The Cattail has many survival uses. It can help start fires, make mats and baskets, make arrow shafts, insulation from the cold, stuffing for flotation devices, and as a food source.
The pollen, when in season, makes a good food source. The female flower pod, when green, can be eaten like corn.
But, the Cattail rhizomes/stalks are fairly high in starch content; this is usually listed at about 30% to 46%. The core can be ground into flour.
One acre of cattails would yield about 6,475 pounds of flour (Harrington 1972). This flour would probably contain about 80% carbohydrates and around 6% to 8% protein.
The starchy rhizomes are nutritious with a protein content comparable to that of maize or rice.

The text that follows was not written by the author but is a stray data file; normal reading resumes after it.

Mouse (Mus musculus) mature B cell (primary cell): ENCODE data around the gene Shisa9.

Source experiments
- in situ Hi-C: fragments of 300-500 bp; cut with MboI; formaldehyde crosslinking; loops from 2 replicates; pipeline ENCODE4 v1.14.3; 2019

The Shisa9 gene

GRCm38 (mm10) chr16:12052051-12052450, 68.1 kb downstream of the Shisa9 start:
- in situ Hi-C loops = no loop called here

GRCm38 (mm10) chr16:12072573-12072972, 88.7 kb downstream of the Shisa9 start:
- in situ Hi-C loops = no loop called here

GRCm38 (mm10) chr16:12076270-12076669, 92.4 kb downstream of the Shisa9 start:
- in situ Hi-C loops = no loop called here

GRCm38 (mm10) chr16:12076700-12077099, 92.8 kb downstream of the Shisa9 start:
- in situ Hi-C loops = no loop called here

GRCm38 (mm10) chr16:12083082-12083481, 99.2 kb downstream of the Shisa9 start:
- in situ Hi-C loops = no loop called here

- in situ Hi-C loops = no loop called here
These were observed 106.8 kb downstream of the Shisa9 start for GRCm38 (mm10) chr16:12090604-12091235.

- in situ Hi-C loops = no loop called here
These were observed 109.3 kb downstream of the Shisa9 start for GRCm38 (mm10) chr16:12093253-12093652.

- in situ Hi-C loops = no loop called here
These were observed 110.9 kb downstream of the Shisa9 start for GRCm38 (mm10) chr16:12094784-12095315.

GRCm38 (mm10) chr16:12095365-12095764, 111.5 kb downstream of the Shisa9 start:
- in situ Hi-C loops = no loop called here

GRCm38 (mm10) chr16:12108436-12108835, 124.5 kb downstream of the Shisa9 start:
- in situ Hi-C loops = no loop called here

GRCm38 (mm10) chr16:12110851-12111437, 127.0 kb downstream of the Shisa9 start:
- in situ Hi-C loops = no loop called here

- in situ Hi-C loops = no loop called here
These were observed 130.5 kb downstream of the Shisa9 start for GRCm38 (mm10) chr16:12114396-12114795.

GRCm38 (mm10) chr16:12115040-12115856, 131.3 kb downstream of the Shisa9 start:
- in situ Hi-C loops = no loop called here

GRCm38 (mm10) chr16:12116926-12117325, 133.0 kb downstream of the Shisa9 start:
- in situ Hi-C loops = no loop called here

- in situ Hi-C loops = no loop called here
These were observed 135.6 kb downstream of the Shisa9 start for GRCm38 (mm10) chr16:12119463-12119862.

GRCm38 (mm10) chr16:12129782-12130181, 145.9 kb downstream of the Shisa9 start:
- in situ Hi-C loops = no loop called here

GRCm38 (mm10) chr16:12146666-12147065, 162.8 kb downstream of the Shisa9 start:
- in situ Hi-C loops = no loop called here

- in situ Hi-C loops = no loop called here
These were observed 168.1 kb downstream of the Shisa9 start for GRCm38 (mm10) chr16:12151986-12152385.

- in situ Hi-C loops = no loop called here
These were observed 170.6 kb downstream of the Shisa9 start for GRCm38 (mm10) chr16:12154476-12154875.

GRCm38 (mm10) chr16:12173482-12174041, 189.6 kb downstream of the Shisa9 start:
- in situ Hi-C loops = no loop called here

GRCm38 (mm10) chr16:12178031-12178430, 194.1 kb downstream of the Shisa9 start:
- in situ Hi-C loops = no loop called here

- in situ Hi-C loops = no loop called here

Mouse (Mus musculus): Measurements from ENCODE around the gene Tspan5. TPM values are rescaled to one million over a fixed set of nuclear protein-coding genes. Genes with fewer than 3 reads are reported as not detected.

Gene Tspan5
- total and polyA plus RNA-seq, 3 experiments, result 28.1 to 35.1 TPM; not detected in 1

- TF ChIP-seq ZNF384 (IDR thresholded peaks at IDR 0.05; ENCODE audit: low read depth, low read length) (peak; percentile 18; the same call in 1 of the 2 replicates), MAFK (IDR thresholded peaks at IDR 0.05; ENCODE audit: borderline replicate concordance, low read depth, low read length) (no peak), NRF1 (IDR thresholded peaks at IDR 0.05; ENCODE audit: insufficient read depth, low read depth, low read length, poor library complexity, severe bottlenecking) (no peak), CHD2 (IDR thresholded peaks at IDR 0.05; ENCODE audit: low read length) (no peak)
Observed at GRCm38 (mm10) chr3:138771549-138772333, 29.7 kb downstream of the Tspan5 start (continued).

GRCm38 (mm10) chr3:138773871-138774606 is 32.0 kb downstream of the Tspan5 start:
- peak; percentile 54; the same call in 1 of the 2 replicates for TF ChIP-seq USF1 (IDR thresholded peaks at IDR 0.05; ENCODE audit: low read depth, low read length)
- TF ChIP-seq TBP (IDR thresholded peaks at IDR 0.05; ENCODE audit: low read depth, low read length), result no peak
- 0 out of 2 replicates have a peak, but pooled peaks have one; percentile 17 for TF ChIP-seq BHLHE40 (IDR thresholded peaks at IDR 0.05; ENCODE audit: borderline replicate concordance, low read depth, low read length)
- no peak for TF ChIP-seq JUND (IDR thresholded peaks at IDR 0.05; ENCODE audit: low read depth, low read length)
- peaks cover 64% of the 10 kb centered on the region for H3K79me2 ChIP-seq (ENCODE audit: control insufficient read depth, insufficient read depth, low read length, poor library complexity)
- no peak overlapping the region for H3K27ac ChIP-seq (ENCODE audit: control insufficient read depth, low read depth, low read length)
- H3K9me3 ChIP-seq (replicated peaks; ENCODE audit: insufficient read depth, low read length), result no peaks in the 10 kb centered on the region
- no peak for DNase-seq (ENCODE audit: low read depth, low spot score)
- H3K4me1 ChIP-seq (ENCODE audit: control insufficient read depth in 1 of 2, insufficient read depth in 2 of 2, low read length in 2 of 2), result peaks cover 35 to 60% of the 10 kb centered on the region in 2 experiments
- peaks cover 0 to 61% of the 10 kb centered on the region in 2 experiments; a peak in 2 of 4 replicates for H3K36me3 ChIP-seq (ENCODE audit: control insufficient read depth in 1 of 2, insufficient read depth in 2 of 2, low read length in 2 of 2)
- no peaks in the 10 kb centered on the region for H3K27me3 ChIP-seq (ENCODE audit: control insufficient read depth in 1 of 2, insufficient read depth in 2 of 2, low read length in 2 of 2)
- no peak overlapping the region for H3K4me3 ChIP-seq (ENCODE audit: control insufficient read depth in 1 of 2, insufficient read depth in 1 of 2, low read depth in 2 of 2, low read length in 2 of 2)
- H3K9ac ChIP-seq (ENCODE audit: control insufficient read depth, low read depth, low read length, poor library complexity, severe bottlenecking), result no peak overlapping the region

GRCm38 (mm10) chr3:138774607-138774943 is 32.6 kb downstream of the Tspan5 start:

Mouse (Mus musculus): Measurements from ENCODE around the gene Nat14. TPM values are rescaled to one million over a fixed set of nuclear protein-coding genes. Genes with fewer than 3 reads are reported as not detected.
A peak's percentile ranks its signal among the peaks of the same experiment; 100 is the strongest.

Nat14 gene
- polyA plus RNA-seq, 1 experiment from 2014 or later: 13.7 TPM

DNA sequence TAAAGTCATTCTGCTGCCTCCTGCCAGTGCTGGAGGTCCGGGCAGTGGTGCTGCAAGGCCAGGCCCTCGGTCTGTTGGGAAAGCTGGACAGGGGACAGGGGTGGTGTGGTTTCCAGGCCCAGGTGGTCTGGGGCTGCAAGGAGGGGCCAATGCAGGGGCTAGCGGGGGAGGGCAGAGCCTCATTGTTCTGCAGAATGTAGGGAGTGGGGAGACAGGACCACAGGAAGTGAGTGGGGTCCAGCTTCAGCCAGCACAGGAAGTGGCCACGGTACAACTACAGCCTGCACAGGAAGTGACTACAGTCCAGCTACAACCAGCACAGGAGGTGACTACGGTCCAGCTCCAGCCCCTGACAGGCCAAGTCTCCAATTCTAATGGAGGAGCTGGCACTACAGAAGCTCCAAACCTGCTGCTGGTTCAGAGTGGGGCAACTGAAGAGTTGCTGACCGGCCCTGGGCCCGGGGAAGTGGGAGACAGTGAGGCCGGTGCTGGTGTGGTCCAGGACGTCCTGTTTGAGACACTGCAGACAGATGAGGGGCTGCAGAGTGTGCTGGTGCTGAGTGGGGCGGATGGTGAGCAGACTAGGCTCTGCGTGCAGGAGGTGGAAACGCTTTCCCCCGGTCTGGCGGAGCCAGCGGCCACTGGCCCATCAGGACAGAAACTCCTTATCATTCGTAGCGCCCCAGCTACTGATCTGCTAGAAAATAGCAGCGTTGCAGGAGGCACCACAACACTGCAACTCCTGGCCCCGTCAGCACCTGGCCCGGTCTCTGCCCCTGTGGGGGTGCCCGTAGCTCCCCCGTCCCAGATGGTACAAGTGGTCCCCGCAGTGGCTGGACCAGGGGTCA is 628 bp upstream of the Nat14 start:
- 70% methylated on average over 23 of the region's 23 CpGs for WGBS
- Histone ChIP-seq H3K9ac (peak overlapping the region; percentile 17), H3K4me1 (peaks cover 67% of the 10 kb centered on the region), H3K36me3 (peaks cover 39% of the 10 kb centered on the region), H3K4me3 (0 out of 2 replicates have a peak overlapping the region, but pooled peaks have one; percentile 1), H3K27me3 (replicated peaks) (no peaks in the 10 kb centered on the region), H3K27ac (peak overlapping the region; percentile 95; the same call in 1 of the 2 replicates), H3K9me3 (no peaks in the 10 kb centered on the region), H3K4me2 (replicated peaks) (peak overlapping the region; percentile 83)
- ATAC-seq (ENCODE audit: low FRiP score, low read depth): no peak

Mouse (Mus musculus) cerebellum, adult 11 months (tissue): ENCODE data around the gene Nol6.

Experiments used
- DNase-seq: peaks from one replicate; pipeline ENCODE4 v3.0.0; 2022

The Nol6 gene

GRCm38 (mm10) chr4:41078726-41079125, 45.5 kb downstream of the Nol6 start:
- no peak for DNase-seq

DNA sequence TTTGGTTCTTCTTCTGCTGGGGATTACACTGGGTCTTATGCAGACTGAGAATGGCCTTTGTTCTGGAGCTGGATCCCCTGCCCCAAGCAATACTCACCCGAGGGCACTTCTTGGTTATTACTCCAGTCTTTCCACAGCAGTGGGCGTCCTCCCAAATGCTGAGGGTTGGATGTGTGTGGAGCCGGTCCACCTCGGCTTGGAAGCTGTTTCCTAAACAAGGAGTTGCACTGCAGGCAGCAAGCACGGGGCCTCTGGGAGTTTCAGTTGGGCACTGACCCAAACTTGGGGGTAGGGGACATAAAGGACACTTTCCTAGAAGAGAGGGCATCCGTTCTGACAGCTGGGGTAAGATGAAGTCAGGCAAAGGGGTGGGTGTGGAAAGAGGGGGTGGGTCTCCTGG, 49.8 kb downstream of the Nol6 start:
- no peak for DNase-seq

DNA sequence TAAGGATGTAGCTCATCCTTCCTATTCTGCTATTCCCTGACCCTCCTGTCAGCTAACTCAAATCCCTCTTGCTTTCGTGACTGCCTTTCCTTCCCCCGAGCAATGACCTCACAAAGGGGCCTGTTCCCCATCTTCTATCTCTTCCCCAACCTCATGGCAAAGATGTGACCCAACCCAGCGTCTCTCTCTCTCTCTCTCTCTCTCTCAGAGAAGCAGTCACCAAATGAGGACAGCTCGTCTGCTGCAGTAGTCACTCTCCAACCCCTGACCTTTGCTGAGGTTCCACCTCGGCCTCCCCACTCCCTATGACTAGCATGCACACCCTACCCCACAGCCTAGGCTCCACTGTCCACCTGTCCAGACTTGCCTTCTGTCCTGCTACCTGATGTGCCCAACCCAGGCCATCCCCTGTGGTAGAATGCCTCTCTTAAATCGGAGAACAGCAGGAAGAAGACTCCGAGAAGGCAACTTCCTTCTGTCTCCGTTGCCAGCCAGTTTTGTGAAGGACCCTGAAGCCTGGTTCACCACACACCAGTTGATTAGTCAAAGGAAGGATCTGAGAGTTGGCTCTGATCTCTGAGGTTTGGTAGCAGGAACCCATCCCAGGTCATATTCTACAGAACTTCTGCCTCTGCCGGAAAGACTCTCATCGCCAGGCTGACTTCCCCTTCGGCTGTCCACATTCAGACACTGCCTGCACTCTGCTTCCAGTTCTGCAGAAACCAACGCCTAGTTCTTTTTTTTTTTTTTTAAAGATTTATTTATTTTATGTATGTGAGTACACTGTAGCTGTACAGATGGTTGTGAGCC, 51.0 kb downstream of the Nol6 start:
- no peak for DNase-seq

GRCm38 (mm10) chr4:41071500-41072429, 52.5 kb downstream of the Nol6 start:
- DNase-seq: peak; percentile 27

The leaf bases can be eaten raw or cooked, especially in late spring when they are young and tender. In early summer the sheath can be removed from the developing green flower spike, which can then be boiled and eaten like corn on the cob.
In mid-summer when the male flowers are mature, the pollen can be collected and used as a flour supplement or thickener.
It is not advisable to eat specimens deriving from polluted water as it is used as a bioremediator, it absorbs pollutants. Do not eat them if they taste very bitter or spicy. (Source: wikipedia)
Stay Prepared! Stay Alive!
Awesome posts Charlie! Thank you. This is a great adjunct to reading Euell Gibbon's seminal work, "Stalking the Wild Asparagus". Thank you for posting these videos! May God Bless you!ReplyDelete